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The Global Distribution of Geophysical Hazards

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Introduction

The Global Distribution of Geophysical Hazards Fig.1 Global distribution of highest-risk disaster hotspots by hazard type Fig.1 shows the risk to human populations from naturally occurring hazards. It does not therefore map the actual global occurrence of hazard types but gives a rough outline of the distribution given that humans populate most parts of the world. Discrepancies, however, are noticeable; for example, although there is a high risk of death by drought in Africa the risk of death is not great in central Australia. The map implies that there is a general north south divide where mortality rates are concerned; rates are much higher in LEDCs (South) than MEDCs (North). The two biggest killers are drought and hydro-related hazards. Africa is the region most affected by drought, particularly in areas around the equator e.g the Sahel covering Ethiopia, Niger etc. Flooding affects mostly coastal areas, particularly those in India, Bangladesh, eastern China, and the Caribbean. These areas are also especially vulnerable to monsoons, hurricanes and storms. The areas at highest risk from multiple hazards are disaster hotspots such as Indonesia, India, the Philippines, Japan, and west coast of Mexico/California; the circle of coastal regions around the Pacific ocean known as the Ring Of Fire. ...read more.

Middle

A small percentage of volcanoes occur on constructive margins, namely the North Atlantic ridge which produces gentle shield volcanoes. Volcanoes can also occur inside plate margins over areas called hotspots. One can see that Africa's volcanoes are mostly within the area of the plate, and are products of hotspots rather than plate collision. Fig 4 also shows the distribution of earthquake zones. Earthquakes can occur within any plate margin but there are three main fault lines between them that account for most of the world's volcanoes; the Western Pacific, the Eastern Pacific, and the Southern Eurasian. Of these the destructive boundaries of the Pacific plate account for the worst and most destructive earthquakes. This map clearly shows that the distribution of volcanoes follows the earthquake zones in America and East Asia. Roughly 2/3 of volcanoes therefore occur in earthquake zones. The 'middle' earthquake zone follows the boundaries between the southern Eurasian plate and the Iranian, Indo-Australian, and African plates. It is by far the most active earthquake zone on earth but does not have any volcanoes. Fig.5 Seismic risk Fig.5 gives more information about the risk of an earthquake occurring. One can see in both Figures 4 and 5 that although the pacific seismic zones are long and belt-like the area squeezed between the Arabian Peninsula and the Himalayas is both long and wide; Iran and Iraq are particularly badly afflicted. ...read more.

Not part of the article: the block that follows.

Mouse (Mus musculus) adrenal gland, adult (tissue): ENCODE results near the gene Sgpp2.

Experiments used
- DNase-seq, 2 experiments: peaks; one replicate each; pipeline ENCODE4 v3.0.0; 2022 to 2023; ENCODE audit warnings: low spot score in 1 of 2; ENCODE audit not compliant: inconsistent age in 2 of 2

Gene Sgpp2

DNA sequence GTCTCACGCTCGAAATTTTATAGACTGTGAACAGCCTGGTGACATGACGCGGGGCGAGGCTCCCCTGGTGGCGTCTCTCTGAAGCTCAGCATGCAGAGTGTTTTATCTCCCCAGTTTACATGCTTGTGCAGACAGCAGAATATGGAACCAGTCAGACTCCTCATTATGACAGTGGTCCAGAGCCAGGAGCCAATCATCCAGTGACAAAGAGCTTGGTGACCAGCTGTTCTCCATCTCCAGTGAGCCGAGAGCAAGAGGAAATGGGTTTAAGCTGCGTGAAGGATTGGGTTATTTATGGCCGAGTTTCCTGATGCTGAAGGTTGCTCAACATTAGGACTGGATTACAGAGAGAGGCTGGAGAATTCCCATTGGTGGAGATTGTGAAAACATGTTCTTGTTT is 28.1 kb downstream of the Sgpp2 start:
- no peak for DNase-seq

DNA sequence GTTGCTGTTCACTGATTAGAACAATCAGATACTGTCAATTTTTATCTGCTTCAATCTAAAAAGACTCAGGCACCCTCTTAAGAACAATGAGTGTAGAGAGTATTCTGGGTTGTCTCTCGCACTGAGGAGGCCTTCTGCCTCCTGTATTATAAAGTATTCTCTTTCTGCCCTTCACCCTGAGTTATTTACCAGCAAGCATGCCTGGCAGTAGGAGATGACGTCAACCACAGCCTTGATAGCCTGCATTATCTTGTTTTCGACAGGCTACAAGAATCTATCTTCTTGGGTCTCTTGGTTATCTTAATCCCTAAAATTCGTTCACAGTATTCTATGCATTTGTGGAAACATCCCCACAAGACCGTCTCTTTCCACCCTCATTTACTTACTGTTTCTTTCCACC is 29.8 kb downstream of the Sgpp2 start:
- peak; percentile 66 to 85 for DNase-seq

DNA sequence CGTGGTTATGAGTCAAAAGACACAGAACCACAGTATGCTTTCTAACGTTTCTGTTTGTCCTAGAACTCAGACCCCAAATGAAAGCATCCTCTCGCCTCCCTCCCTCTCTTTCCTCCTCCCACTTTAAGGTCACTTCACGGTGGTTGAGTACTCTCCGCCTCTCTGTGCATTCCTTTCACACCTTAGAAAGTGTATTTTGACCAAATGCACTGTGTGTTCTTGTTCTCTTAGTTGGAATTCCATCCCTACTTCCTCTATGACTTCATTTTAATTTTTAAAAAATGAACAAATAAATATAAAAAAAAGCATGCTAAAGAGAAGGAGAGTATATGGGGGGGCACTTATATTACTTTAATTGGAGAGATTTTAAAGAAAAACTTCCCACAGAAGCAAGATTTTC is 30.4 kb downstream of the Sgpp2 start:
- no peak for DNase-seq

Conclusion

The second most severe volcano disaster in terms of human fatalities was in Cameroon which lies, like most of Africa's volcanoes, on a hotspot. Mt Cameroon is the largest and most frequently erupting volcano in Africa. Between 1975 and 2000, the volcano erupted 3 times. Indonesia boasts the largest concentration of active volcanoes (76!) of any country and has a relatively high mortality rate related to volcanoes. Between 1975 and 2000 Indonesia suffered volcano-related deaths in 9 out of the 26 years. It also has a recorded history of 1,171 eruptions which is only just exceeded by Japan with 1,274. Together, they share 1/3 of the world's recorded volcanic eruptions. In conclusion: I have shown that those countries with Pacific coastlines are at by far the highest risk from geophysical hazards. The subduction taking place around the Pacific rim causes both frequent earthquakes and frequent volcanic eruptions. By contrast the collision between the Eurasian plate and those colliding with it from the south is the cause of widely distributed earthquake-related hazards, affecting continental peoples more severely than elsewhere in the world. This area however has a relatively low occurrence of volcanic eruptions. Hydro-meteorological hazards remain, however, the most destructive of all natural disasters throughout the world. Of all human populations the Chinese nation is the worst affected by natural hazards, both geophysical and hydro-meteorological, in terms of sheer number. ...read more.

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